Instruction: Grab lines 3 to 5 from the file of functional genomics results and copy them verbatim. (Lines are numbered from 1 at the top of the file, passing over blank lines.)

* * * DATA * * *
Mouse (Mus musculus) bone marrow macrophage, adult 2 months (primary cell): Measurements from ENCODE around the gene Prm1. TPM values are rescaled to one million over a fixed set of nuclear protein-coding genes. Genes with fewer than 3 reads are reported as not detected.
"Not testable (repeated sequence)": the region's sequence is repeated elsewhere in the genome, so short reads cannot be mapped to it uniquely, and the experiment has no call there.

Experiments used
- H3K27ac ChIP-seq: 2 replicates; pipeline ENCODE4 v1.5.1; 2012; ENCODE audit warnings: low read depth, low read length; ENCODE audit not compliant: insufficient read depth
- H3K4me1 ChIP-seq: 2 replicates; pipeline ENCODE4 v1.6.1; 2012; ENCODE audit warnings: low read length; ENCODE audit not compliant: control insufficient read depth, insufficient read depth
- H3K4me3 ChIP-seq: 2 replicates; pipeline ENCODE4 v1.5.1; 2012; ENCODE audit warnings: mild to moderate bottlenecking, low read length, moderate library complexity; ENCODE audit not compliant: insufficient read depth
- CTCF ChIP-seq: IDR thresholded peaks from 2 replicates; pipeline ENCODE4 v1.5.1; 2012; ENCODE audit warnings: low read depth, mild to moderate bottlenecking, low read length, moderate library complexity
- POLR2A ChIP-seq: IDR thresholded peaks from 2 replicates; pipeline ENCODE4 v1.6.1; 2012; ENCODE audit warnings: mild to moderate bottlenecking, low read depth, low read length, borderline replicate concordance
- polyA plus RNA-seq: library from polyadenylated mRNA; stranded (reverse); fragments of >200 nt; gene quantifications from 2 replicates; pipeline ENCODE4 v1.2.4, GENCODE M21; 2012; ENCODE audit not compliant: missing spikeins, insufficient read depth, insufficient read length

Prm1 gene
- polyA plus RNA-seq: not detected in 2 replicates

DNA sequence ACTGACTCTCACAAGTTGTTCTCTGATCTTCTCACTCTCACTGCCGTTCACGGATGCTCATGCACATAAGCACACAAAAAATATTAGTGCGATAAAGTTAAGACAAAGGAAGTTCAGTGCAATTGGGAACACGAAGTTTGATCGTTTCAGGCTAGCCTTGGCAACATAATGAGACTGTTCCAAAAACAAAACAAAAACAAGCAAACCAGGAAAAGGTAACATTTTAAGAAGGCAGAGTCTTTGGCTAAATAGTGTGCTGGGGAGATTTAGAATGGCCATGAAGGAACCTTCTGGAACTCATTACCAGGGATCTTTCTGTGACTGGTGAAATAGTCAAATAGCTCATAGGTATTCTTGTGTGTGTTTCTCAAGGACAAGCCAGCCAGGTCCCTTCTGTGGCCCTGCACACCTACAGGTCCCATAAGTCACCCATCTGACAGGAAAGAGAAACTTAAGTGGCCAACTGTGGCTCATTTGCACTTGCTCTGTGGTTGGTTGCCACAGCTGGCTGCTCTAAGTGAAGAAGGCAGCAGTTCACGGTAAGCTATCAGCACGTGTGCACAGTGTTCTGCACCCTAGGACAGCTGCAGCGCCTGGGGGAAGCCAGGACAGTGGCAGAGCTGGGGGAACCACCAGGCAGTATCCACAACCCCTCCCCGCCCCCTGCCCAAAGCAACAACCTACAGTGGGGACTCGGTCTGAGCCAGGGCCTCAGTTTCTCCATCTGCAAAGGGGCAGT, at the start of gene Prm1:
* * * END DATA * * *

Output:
Experiments used
- H3K27ac ChIP-seq: 2 replicates; pipeline ENCODE4 v1.5.1; 2012; ENCODE audit warnings: low read depth, low read length; ENCODE audit not compliant: insufficient read depth
- H3K4me1 ChIP-seq: 2 replicates; pipeline ENCODE4 v1.6.1; 2012; ENCODE audit warnings: low read length; ENCODE audit not compliant: control insufficient read depth, insufficient read depth